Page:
Today’s publication of the Industrial Strategy has made clear the government’s commitment to improve productivity and create better, high-paying jobs across the country. We welcome that the role and importance of design has been recognised to the UK’s future economy.

For too long design has been overlooked in policy, education, business and public services. Understood in certain professions – from architecture to product, branding, and fashion – but rarely understood as core to instigating innovation and modern industrial growth.

This is changing. Our 2015 report made clear that the design economy contributes £71.7bn in GVA when designers working across industries and outside traditionally understood design sectors were factored in - from banking to tech and advanced manufacturing to aerospace. It further found that designers were more productive than the average worker.

Ministers and officials have worked hard to incorporate the wide variety of submissions received over the summer.  Today sees investment in key sectors, a push towards more balanced growth and policy recognition that infrastructure, place and skills go hand in hand with industrial growth. The five principles of the industrial strategy, ‘people, business, innovation, places, and infrastructure’ reflect the five core principles that we outlined in our response to the Green Paper, ‘people, ideas, place, skills and sector’. And it’s a real step forward that the value of creative industries is recognised throughout the strategy.

However, looking beyond the creative industries, design has a much more pivotal role to play in all the four ‘Grand Challenges’ the government set out today. Innovation is often designed – whether as a service, a product or a system and it is positive to see the language of design used throughout the strategy. Good design puts people first. It uses creativity to solve problems, challenge current thinking and change lives, and it is being used to drive economic growth and social change across the world. Designers are at the forefront of change. Working to understand what people need and want to make life better – whether that’s a smartphone, a new product supporting people in later life, driverless cars, or a transformed health and social care system. The skills that design future products and services are resilient to challenges from automation by driving change.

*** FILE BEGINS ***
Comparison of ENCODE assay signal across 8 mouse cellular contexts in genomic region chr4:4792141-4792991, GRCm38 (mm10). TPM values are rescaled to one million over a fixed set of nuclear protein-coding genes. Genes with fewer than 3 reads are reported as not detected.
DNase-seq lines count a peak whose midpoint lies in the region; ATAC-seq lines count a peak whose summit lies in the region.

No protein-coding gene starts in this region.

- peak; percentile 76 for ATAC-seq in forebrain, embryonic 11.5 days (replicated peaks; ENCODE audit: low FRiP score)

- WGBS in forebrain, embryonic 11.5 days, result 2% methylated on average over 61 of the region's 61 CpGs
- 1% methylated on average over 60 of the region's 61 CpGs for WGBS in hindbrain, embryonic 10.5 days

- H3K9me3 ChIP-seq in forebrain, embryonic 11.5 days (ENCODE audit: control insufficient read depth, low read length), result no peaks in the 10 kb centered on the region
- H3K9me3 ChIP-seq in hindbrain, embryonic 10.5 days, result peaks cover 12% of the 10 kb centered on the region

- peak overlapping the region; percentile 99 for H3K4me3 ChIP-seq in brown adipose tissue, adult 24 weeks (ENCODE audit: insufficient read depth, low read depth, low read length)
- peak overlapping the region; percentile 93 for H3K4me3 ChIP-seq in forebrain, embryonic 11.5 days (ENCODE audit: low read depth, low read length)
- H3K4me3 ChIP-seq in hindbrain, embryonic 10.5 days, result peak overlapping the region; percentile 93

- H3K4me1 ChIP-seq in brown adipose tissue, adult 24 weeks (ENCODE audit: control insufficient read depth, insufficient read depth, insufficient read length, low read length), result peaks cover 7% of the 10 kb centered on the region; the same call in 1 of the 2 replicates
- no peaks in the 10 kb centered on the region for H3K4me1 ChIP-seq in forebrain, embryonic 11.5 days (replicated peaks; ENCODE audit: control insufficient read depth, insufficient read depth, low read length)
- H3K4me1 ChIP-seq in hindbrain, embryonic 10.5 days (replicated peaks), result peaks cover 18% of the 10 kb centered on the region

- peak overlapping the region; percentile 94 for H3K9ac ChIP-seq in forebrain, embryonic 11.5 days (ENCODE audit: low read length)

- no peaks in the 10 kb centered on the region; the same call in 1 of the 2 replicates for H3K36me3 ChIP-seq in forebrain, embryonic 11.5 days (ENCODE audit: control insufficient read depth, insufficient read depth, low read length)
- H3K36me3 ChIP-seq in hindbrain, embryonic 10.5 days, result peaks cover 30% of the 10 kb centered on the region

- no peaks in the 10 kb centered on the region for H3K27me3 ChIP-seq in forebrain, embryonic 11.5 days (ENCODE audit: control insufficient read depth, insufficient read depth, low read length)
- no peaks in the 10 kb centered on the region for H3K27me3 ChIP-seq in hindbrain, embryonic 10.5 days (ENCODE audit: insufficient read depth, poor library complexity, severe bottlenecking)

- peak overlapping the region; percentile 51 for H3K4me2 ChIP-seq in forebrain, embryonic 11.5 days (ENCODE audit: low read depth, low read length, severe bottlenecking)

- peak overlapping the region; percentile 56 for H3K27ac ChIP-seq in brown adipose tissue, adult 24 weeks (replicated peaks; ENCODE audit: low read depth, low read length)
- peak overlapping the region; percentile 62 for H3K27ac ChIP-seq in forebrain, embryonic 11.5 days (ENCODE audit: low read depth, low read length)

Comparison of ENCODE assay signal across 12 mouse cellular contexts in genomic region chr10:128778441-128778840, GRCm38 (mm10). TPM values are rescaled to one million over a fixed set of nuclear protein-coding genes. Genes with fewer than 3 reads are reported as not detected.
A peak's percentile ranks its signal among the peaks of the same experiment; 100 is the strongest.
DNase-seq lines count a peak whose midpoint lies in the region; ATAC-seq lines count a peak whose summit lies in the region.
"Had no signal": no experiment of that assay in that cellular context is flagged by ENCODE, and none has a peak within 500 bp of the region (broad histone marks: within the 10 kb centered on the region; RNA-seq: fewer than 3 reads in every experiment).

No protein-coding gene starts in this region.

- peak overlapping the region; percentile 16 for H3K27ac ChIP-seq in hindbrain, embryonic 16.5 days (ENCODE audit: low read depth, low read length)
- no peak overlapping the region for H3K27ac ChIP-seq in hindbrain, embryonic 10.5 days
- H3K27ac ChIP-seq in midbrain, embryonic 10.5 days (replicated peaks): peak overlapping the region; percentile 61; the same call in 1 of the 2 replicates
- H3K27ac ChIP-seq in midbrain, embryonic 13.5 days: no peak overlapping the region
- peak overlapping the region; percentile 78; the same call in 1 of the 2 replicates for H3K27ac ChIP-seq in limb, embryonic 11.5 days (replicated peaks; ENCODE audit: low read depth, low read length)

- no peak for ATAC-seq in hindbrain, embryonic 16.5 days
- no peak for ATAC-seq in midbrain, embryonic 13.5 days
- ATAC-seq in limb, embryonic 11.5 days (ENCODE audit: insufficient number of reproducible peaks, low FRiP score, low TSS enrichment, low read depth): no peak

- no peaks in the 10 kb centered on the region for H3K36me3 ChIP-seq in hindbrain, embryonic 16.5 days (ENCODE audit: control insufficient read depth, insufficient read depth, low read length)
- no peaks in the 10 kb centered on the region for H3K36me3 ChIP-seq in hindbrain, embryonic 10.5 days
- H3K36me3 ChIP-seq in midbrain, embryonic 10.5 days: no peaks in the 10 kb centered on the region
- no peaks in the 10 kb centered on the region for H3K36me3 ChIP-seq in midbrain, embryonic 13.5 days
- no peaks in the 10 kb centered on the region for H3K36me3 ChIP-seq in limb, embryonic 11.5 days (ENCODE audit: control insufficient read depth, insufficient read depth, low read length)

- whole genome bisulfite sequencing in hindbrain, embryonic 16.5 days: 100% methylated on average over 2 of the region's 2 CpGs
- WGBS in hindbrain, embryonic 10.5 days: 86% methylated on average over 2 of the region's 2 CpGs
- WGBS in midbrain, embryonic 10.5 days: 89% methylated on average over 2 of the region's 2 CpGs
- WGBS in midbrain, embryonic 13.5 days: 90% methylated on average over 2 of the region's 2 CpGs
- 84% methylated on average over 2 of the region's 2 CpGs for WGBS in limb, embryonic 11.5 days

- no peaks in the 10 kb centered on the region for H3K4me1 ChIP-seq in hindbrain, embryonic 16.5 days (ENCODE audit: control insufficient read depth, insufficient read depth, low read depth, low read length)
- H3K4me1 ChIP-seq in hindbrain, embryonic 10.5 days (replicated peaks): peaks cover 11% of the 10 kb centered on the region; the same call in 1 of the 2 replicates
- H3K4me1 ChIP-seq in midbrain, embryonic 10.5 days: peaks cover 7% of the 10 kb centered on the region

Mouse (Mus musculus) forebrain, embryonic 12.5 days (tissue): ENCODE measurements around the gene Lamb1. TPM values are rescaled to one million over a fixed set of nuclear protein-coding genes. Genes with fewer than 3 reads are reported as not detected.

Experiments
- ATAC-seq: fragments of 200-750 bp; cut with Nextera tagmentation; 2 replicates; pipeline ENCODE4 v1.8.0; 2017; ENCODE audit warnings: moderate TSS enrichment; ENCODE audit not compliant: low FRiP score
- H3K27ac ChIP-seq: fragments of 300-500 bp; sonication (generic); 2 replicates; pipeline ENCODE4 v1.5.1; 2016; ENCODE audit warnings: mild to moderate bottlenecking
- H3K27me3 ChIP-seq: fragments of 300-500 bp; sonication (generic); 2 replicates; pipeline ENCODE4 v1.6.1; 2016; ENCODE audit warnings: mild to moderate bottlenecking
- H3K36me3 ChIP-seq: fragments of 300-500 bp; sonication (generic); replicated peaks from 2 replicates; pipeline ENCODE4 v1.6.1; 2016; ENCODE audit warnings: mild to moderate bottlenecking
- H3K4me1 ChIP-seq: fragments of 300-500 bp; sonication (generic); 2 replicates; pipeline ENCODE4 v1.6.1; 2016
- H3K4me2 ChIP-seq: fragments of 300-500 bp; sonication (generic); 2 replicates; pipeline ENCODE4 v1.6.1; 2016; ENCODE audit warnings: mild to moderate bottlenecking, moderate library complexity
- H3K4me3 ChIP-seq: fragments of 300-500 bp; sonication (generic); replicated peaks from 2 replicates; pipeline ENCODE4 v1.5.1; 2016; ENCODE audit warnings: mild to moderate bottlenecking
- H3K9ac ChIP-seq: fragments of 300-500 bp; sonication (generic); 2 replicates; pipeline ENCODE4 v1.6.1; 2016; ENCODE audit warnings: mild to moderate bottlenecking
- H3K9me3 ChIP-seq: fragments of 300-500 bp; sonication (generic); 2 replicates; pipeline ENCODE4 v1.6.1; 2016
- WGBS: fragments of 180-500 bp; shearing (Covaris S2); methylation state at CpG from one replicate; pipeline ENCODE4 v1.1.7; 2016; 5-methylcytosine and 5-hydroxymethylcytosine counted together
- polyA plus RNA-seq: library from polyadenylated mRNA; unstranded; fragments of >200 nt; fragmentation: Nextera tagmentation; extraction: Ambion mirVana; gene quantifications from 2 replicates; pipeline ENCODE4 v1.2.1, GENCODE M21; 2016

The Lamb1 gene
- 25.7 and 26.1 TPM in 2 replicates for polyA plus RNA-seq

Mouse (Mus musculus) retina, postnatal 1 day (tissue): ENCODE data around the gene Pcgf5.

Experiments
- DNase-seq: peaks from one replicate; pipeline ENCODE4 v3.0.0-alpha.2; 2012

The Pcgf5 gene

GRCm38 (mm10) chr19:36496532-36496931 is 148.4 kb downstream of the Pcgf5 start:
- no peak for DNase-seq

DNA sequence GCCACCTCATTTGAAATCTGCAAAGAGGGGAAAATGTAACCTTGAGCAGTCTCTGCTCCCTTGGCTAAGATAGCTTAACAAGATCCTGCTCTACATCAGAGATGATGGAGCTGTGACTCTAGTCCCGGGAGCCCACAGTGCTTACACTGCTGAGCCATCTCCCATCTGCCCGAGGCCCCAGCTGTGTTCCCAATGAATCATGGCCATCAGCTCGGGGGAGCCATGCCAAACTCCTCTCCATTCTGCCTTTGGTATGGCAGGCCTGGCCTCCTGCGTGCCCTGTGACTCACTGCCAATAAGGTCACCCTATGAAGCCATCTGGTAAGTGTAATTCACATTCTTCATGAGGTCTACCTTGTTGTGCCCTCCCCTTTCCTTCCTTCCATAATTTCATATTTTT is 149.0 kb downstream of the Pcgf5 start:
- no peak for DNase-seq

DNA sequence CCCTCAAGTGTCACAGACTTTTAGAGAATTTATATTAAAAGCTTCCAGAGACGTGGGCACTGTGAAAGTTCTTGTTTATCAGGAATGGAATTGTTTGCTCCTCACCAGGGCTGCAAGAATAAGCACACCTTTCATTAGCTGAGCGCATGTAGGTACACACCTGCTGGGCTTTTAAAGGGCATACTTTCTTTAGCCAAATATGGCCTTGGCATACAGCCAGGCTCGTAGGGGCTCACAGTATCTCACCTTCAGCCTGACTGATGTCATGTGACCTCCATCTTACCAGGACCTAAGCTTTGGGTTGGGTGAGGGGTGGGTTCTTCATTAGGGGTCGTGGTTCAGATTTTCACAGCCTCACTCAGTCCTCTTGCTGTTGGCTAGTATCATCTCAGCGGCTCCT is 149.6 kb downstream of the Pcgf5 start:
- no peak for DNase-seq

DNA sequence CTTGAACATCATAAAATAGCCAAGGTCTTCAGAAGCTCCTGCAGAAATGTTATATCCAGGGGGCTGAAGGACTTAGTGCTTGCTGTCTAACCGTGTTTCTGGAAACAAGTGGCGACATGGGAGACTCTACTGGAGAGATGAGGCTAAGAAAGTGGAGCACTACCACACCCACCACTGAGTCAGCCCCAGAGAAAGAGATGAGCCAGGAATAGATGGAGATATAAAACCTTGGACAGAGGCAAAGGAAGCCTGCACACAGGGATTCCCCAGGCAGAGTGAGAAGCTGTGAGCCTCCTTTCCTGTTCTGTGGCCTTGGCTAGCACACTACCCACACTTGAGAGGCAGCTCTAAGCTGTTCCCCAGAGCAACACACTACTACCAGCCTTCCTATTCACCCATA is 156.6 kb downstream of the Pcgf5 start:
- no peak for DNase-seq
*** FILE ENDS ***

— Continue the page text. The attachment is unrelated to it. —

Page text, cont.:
Yet, for all the positive foundations, design is still absent from practical policy announcements and the additional investments made to boost future economic growth. Last week’s Budget failed to mention design at all. Whilst today’s strategy opens the door to design it does not incorporate design across R&D infrastructure, open tax incentives for business to use design, or address the urgent need for design skills across our economy by incorporating design into new T-Levels or wider STEM subjects.

Given what we know about stagnant productivity levels it’s astounding to many of us that the value of design is not recognised. At Design Council, we have asked searching questions about why this has happened. Why aren’t Ministers turning to design, given what we know about the productivity challenge, technological revolution and the huge potential of design to shift the sands?